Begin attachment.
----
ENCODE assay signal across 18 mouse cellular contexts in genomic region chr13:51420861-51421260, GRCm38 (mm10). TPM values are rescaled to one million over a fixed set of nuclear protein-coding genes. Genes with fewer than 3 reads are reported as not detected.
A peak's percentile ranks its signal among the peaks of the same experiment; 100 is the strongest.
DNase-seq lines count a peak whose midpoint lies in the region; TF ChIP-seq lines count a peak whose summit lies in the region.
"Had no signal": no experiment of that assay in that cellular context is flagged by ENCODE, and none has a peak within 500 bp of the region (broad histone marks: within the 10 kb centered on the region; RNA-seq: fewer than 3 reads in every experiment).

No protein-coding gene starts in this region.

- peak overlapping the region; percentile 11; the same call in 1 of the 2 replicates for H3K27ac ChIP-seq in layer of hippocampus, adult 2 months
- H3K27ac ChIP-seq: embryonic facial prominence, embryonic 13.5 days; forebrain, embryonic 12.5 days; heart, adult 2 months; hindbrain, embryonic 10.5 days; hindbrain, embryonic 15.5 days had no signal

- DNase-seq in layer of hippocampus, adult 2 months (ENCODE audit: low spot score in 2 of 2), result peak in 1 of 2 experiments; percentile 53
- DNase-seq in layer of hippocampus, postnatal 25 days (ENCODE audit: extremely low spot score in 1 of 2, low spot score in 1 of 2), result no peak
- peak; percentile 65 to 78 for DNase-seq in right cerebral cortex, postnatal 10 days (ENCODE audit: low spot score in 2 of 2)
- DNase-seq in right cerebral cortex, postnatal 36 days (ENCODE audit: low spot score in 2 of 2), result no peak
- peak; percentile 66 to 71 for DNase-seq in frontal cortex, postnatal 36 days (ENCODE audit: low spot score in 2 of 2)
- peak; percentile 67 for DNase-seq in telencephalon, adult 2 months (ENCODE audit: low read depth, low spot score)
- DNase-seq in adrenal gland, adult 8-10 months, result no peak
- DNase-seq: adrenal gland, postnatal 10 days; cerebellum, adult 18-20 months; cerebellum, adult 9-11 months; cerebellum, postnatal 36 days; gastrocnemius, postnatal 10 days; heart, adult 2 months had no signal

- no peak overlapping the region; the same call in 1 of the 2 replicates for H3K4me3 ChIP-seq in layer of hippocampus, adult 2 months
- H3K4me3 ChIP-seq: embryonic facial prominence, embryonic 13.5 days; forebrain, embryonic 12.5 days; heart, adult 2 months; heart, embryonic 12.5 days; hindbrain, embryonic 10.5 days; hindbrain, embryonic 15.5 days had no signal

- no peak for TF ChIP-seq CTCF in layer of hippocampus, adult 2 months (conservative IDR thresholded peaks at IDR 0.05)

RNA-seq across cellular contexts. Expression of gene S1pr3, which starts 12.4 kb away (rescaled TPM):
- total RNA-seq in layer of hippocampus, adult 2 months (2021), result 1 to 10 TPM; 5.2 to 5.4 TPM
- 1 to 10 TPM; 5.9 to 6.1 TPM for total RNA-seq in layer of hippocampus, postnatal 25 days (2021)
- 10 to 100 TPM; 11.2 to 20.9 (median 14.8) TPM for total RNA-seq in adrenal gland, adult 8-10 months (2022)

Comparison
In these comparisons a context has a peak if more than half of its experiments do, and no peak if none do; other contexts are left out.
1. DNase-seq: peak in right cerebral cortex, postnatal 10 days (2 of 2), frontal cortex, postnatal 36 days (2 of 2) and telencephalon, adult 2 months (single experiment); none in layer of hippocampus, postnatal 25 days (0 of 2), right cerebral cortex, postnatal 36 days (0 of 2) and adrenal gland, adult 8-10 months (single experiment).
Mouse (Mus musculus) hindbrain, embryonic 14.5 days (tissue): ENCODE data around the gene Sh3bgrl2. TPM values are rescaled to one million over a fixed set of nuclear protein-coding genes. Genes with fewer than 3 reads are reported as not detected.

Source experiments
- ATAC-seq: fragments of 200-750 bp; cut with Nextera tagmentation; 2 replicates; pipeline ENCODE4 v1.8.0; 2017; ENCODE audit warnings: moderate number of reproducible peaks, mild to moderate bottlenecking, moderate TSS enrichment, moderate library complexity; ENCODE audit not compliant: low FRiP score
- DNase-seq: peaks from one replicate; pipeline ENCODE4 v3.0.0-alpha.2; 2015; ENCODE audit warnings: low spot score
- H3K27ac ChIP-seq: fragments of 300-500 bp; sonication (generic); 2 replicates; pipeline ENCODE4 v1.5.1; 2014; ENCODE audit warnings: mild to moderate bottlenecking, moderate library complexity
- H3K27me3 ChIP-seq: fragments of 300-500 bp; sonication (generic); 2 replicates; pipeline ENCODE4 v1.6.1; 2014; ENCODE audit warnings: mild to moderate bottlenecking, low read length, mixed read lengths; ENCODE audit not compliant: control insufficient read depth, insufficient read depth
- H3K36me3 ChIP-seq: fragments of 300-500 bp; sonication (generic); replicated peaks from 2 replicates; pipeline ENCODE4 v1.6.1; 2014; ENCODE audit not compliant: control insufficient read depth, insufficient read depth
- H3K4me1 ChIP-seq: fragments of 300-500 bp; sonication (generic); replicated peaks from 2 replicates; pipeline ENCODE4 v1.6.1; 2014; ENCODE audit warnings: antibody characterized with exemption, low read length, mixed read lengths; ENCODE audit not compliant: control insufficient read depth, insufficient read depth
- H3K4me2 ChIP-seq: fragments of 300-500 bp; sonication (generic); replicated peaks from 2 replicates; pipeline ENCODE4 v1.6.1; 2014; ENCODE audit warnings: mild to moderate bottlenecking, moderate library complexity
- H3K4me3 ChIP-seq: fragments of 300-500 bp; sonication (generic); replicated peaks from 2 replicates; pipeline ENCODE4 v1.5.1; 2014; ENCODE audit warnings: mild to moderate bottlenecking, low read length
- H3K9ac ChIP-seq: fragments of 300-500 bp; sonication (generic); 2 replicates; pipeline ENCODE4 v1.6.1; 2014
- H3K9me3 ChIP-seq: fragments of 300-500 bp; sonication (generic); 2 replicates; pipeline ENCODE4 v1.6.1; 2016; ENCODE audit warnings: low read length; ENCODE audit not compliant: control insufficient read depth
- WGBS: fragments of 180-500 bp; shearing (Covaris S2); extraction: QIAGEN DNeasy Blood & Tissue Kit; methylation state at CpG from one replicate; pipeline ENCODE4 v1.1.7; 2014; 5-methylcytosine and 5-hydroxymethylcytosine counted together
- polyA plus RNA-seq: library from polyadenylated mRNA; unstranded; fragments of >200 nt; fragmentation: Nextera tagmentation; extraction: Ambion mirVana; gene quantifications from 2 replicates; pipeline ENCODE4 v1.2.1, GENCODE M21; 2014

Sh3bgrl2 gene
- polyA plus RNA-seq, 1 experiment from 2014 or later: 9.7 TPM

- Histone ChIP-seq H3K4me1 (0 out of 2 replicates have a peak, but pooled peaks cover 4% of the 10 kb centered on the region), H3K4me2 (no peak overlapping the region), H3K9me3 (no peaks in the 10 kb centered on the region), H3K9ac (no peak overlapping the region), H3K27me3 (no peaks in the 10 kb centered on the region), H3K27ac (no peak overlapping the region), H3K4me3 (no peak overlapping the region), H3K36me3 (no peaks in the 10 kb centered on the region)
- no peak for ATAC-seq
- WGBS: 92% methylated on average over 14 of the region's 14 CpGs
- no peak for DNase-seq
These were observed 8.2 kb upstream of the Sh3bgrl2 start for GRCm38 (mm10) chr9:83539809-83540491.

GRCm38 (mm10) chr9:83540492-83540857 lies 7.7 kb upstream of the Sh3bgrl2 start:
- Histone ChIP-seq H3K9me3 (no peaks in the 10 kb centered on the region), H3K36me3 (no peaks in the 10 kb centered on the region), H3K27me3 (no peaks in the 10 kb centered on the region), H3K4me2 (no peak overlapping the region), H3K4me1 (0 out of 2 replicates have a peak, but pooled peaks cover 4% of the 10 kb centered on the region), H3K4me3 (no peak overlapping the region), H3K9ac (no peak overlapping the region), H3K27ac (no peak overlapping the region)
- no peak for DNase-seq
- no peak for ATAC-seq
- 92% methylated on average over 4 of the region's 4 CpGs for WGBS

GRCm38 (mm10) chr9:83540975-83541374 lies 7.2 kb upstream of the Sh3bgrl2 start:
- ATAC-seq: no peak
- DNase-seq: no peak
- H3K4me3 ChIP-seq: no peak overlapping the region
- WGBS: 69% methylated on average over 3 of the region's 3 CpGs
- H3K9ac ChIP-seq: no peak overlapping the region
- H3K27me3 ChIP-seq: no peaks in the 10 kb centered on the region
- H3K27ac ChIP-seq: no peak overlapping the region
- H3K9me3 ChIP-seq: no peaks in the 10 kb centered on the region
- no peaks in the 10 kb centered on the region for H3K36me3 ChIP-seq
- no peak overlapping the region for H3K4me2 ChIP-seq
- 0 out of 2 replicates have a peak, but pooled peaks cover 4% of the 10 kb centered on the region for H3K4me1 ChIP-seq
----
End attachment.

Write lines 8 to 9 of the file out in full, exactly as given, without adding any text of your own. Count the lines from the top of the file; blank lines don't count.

- DNase-seq in layer of hippocampus, adult 2 months (ENCODE audit: low spot score in 2 of 2), result peak in 1 of 2 experiments; percentile 53
- DNase-seq in layer of hippocampus, postnatal 25 days (ENCODE audit: extremely low spot score in 1 of 2, low spot score in 1 of 2), result no peak